RISE program showed players they had shared experiences
Cydney Tate, a Southfield High School for the Arts and Technology tennis player, speaks June 1, 2017, at the RISE Leadership Program spring season culmination event at the Charles H. Wright Museum of African American History in Detroit.
July 19, 2017
By Bryan Matecun
SOUTHFIELD, Mich. – Student-athletes at Southfield High School for the Arts and Technology opened up to each other and bonded over common experiences during RISE’s 10-week leadership program.
“I was surprised by how engaged they were once they got comfortable,” said Gary Winston, assistant athletic director. “Initially they were apprehensive, with the same people raising their hands all the time. After challenging others to contribute to the discussions, the kids became more expressive.”
Jamie Glinz, varsity softball head coach, said the program taught the student-athletes how to deal with encounters of racism and avoid conflict.
“We’re a predominately black school, and I coach young women,” he said. “The different forms of racism and sexism are relevant to their everyday lives.”
Cydney Tate, a rising junior, went through the program during the spring 2017 season. She said the racism that was discussed throughout the program was relevant to her experiences as an African-American tennis player.
“Sometimes players and even parents will make racist comments or say things that are completely out of line,” Tate said. “Many people don’t think I belong in tennis because of my race. It can really hurt your feelings.”
Tate said the program addressed these kinds of encounters and gave her a better sense of how to address them.
“It helped my teammates and I realize how to handle situations where we may be discriminated against,” she said. “It also taught us not to discriminate against other people.”
The program addressed topics such as race and identity through different modules and activities.
“I liked the activities that required the students to work together as a team,” Glinz said. “Getting on the same page with someone who you’re working together with is important.”
Among those activities was the “trading places” module, which Winston said stood out most. This activity consisted of three rounds and required participants to rank eight individuals in order of who they wanted to be most using limited information. The participants received more information about each individual at the beginning of each round. The goal was to demonstrate how we make profound decisions about people based off limited information.
“I remember there was a lot of dialogue with that module, with the students deciding who they wanted to be in each situation,” Winston said. “Just because you see the outside of someone doesn’t mean you know a person.”
Glinz said he learned a lot about his players’ lives outside of softball thanks to the program.
“I was surprised they already encountered those different forms of racism and sexism,” he said. “A lot of them were saying, ‘Oh, I’ve dealt with this before’ when we discussed examples of racism.”
Some of the best discussions, Glinz said, grew out of understanding those shared experiences.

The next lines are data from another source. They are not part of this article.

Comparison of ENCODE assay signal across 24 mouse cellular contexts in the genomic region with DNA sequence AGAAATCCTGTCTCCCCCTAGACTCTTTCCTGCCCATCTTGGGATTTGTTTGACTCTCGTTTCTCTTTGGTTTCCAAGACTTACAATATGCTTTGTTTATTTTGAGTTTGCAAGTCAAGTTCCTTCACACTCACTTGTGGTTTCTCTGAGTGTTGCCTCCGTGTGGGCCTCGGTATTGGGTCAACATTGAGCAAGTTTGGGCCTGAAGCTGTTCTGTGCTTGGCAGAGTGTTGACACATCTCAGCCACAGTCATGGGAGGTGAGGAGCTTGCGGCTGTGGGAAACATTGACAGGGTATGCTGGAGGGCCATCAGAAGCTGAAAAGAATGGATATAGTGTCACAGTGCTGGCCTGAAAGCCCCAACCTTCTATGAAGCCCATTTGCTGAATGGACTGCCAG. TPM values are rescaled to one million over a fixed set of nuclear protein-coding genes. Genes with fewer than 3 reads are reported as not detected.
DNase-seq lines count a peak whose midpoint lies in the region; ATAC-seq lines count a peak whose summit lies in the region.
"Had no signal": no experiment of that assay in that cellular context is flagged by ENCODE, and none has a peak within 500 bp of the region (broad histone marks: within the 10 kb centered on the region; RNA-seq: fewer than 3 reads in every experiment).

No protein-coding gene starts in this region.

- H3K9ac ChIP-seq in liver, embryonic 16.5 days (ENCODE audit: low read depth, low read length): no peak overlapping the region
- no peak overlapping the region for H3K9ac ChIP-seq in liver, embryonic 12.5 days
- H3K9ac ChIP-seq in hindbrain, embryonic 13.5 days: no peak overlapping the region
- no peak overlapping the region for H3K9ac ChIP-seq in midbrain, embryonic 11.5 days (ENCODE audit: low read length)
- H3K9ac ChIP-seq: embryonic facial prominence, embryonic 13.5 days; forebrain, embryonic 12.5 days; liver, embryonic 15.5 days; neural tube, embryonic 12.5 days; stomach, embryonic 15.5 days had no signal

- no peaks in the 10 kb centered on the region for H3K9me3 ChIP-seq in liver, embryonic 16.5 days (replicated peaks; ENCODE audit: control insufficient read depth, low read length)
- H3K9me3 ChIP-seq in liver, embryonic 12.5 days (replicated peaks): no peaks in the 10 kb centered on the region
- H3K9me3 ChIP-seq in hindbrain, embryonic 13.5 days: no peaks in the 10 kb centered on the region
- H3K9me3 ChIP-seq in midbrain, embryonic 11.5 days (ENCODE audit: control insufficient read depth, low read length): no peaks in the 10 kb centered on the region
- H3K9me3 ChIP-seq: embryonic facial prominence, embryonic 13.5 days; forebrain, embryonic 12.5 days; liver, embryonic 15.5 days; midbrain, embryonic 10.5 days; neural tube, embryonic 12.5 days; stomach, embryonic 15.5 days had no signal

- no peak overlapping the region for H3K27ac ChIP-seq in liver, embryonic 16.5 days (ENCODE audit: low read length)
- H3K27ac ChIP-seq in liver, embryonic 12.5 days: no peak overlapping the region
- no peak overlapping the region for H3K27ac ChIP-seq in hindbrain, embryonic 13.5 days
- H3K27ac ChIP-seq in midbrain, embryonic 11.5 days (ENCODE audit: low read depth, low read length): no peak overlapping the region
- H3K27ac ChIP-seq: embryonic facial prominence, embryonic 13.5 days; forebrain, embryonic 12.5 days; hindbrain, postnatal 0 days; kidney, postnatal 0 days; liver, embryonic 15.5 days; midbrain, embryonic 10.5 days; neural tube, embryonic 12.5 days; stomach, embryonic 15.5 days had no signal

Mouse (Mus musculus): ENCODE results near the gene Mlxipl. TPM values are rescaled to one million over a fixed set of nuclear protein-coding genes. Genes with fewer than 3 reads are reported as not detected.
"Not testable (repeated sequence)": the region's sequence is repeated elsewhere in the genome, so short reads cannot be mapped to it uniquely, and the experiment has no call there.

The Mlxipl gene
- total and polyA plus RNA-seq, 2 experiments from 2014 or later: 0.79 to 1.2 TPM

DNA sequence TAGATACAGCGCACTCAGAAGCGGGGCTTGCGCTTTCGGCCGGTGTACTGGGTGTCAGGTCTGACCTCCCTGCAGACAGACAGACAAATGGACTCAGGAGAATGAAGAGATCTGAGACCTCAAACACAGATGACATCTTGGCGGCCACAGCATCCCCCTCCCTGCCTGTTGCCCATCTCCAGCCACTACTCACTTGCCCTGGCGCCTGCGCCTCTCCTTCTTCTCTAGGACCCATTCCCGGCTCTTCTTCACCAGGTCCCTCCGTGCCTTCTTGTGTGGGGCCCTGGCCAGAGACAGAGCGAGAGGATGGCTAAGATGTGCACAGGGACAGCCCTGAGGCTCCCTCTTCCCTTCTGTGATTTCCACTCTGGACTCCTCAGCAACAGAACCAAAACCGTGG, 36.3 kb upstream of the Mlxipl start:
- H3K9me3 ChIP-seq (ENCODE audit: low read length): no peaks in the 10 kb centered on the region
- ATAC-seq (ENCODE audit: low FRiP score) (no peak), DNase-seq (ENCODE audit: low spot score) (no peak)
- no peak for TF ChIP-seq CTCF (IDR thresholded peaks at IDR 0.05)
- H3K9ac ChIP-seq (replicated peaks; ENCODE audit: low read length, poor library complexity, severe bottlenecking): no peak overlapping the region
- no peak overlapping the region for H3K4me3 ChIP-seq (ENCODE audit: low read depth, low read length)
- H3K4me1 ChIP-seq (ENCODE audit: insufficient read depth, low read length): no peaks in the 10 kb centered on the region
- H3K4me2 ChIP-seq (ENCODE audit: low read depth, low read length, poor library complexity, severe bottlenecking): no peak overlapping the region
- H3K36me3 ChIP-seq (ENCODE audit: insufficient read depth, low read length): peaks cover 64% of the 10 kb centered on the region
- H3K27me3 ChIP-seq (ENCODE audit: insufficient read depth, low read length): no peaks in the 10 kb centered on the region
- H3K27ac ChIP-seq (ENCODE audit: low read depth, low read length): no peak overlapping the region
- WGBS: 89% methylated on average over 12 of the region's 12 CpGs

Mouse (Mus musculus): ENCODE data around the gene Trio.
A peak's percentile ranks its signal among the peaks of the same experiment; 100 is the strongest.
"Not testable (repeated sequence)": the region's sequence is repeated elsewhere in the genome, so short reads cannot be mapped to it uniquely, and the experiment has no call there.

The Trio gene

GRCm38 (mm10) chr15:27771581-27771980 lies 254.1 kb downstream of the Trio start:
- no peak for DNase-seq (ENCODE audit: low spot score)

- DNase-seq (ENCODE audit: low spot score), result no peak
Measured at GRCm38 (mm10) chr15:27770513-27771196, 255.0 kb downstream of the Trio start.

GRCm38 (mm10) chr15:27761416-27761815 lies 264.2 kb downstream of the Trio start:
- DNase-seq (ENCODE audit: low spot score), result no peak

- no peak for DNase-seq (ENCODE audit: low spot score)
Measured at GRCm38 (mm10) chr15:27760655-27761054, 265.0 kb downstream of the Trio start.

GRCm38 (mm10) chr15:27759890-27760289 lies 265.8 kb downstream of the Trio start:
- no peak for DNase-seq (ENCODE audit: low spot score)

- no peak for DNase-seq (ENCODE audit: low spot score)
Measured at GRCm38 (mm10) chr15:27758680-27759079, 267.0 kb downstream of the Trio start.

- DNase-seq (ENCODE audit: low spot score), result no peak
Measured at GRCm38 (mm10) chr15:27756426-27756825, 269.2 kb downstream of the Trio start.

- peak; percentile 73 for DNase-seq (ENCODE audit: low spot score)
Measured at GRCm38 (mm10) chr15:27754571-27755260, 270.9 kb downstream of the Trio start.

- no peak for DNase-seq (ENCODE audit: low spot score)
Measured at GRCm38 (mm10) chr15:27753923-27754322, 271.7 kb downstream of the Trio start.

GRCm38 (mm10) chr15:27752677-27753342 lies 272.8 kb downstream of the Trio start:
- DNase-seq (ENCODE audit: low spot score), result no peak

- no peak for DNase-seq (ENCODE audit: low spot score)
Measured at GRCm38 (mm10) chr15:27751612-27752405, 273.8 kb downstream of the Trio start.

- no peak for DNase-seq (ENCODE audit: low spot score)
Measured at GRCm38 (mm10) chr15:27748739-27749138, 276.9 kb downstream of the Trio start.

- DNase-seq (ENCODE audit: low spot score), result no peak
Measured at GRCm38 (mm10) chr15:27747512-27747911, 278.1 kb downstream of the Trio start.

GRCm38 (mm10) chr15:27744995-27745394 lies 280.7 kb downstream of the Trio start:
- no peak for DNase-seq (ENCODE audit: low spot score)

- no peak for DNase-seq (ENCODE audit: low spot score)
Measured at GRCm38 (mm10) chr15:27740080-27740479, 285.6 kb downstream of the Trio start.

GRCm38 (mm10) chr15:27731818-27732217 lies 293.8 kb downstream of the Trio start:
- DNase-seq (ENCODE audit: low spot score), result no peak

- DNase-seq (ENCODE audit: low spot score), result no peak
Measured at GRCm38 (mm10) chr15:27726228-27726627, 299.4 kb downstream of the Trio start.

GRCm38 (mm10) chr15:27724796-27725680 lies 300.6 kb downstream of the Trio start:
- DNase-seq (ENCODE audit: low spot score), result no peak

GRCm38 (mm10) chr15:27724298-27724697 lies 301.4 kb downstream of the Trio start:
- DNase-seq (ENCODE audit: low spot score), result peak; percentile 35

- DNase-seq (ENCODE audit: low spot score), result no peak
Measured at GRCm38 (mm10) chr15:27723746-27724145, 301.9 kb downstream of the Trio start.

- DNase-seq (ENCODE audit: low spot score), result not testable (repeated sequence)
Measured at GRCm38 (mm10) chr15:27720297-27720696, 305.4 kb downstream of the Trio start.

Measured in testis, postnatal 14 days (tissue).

“When one student had gone through something, we discovered that other people had usually gone through it as well once they had the chance to talk about it,” he said. “They got to know and understand each other better.”
The players bonded off the field, leading to better teamwork on the field.
“I think any kind of activities outside of practices and games that teammates do together will help them on the court or field,” Winston said. “The weeks of working with RISE let them learn something new about their teammates by having conversations they normally wouldn’t have.”
Added Tate: “I realized we were a lot closer after the program because we were able to share opinions and experiences that we had gone through. We went through it together and got to understand everyone’s point of view.”
For the spring 2017 season, this led up to the program’s culmination event at the Charles H. Wright Museum of African American History in Detroit.
The event included activities, discussion, museum tours and lunch to celebrate the students’ completion of the program. Student-athletes from Southfield A&T were joined by student-athletes from three other Michigan high schools in the RISE leadership program.
“Their progress really showed when they went to the culmination event,” Winston said of his players. “There were people from different schools, cultures and backgrounds, and that allowed the students to use what they learned before with teammates in interacting with students from other schools.”
Glinz was proud of how much the student-athletes learned and hopes they continue to show progress beyond the program.
“I think it’s great for the kids because racism is unfortunately going to continue to exist in the world,” Glinz said. “If they can learn how to deal with it now, it will help them now and in the future.” Winston said sports provide a great venue for talking about social issues.
“If you talk about controversial topics in an office setting or casual conversation, sometimes people say things that are offensive or misunderstood,” he said. “We didn’t run into these issues with RISE. It gave everyone involved a chance to get educated.”
Tate agreed and stressed that some of the best life lessons can come from sports.
“Not only did it teach us how to deal with issues in sports, but also in real life, too,” she said. “The things you learn in sports you can apply to life.”
Bryan Matecun is a summer 2017 intern for communications and marketing in RISE’s Midwest office in Detroit.